Reducing Arms Without Agreement
John Mueller is the Woody Hayes Chair of National Security Studies and Professor of Political Science, Ohio State University. His new book, Atomic Obsession: Nuclear Alarmism From Hiroshima To Al-Qaeda, argues that nuclear weapons have had little impact on history. Although they have inspired overwrought policies and distorted spending priorities, things generally would have turned out much the same if they had never been invented. In the original post below Mueller looks at why formal nuclear arms reduction agreements are unnecessary.
The popular notion that the path to nuclear arms reduction requires formal agreements of the sort recently signed by the United States and Russia needs reexamination. Instead of fabricating elaborate agreements about reducing arms, they should just to do it.
The cold war arms buildup, after all, was not accomplished through written agreement; instead, there was a sort of free market in which each side, keeping a wary eye on the other, sought security by purchasing varying amounts of weapons and troops. As requirements and perspectives changed, so did the force structure of each side.
The same process can work in reverse: as tensions decline, so can the arms that are their consequence. Reductions are more difficult when accomplished by formal treaties requiring that an exquisitely nuanced agreement must be worked out for every abandoned nut and bolt. A negative arms race is likely to be as chaotic, halting, ambiguous, self interested, and potentially reversible as a positive one, but arms reduction will proceed most expeditiously if each side feels free to reverse any reduction it later comes to regret.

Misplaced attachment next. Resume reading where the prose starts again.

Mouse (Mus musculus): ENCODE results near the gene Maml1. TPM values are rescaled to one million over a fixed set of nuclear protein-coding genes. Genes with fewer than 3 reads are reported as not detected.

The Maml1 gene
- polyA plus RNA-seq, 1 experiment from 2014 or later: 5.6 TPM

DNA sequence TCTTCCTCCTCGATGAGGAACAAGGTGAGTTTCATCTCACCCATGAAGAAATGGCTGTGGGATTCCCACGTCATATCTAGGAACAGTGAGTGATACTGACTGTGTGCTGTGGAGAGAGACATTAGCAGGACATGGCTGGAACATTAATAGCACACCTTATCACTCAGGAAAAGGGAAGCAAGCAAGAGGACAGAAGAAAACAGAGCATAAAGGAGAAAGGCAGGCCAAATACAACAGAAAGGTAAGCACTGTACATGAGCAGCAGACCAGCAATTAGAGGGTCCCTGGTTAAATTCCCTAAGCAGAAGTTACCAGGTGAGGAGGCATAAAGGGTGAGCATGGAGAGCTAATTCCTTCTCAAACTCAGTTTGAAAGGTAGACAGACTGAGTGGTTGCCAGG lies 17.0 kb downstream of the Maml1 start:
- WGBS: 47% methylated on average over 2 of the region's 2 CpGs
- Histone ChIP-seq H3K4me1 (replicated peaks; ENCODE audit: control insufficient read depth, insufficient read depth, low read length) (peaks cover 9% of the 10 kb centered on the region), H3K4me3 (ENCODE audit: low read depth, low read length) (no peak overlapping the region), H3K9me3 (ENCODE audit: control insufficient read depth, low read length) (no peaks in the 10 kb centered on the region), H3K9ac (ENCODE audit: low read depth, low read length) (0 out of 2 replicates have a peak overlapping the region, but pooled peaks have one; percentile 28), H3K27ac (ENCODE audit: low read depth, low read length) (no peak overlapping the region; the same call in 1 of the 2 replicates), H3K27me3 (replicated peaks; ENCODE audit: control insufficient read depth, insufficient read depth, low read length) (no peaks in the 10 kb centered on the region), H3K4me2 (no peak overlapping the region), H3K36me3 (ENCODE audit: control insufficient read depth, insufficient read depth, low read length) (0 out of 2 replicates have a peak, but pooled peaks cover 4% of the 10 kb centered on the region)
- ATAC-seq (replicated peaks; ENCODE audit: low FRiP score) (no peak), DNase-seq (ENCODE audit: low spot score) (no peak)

Although the signing of formal disarmament agreements can have a useful atmospheric effect, the process itself tends to delay and clutter the process. The current agreement, for example, was slowed by the Russian effort to tie it into efforts to have the United States abandon missile defenses. The Russians held on to weapons they were apparently quite willing to give up only because the weapons could be used as bargaining chips in arms reduction negotiations. That is, there were more weapons around because a formal arms control negotiating apparatus existed.
With the demise of fears of another major war, many of the arms that struck such deep fear for so long are quietly being allowed—as the bumper sticker would have it—to rust in peace. Let it happen.